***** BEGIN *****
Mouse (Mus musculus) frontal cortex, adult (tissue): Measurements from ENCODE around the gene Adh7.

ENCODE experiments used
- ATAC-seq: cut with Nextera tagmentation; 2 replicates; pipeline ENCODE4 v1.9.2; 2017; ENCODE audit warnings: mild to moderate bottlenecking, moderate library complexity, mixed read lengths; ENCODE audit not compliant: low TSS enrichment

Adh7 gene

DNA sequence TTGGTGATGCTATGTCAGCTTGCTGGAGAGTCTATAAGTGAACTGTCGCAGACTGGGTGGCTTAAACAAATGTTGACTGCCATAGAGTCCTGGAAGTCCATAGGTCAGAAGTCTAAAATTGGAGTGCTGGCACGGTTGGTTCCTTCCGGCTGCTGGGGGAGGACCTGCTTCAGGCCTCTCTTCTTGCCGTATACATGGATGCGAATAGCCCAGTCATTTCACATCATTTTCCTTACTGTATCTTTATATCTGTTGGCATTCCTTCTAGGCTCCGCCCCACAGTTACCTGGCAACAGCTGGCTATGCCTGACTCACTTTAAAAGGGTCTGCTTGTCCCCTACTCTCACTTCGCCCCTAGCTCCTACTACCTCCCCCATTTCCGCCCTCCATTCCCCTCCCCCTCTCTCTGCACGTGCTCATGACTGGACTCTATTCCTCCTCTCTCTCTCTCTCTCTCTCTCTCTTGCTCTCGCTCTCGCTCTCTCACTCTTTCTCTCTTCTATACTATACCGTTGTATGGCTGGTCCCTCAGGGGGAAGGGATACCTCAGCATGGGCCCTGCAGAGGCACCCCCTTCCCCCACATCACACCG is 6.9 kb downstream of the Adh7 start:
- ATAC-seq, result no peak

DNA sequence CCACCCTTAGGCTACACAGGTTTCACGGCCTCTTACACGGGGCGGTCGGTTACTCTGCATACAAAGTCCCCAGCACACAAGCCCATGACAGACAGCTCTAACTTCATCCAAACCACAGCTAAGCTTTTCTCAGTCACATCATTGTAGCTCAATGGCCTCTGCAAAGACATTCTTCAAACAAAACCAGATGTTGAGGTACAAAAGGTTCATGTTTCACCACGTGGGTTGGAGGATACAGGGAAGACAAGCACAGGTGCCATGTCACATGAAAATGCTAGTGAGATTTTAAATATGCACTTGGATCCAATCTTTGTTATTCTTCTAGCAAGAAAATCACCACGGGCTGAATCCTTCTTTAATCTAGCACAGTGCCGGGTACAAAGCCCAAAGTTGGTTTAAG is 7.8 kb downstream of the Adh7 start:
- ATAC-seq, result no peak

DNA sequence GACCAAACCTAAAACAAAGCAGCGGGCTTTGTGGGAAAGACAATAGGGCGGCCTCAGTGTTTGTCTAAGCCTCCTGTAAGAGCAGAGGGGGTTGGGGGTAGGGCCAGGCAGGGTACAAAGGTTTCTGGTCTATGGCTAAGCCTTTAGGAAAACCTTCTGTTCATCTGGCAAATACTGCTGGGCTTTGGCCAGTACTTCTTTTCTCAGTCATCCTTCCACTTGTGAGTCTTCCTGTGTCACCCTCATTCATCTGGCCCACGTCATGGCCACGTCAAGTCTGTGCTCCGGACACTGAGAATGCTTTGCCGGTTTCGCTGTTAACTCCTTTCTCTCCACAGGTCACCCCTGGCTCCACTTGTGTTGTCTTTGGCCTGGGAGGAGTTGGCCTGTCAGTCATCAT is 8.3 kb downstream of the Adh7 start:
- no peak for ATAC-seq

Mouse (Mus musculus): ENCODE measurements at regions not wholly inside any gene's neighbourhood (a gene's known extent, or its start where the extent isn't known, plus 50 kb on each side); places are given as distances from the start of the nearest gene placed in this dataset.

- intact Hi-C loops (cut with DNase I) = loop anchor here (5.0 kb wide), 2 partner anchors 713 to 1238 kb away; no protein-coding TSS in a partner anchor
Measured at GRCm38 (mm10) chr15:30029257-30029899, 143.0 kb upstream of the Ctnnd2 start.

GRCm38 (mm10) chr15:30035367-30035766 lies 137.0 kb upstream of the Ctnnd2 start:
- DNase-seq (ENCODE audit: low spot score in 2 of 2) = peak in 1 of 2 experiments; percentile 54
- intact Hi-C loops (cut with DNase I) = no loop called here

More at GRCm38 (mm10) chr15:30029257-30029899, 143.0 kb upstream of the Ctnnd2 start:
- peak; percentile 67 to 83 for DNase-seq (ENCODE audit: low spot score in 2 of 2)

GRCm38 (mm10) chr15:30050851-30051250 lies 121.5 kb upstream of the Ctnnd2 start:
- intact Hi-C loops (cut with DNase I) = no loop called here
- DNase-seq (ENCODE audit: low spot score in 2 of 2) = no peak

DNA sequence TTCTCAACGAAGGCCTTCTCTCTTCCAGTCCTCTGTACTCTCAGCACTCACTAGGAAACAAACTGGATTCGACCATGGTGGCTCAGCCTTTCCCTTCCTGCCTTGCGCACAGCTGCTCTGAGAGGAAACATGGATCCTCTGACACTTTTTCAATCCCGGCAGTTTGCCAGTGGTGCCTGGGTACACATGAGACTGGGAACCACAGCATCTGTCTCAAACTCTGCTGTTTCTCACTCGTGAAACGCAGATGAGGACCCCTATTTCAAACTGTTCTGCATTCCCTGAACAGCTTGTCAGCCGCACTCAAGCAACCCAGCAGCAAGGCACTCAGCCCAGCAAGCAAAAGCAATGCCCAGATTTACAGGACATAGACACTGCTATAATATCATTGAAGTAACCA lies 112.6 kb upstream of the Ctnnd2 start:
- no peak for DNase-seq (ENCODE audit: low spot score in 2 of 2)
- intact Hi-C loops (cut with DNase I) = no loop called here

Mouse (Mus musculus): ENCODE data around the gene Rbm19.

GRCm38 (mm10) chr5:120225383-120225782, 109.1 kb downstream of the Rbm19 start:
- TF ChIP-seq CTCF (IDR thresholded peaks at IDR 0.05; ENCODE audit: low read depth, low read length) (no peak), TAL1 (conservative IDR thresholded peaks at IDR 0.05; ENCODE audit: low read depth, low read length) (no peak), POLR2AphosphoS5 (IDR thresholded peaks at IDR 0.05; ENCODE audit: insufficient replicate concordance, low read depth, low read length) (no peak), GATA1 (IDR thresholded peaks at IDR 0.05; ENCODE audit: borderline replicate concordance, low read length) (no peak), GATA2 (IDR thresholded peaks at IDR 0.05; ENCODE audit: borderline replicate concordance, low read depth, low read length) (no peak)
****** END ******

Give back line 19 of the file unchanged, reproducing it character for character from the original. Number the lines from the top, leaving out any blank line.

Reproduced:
GRCm38 (mm10) chr15:30050851-30051250 lies 121.5 kb upstream of the Ctnnd2 start: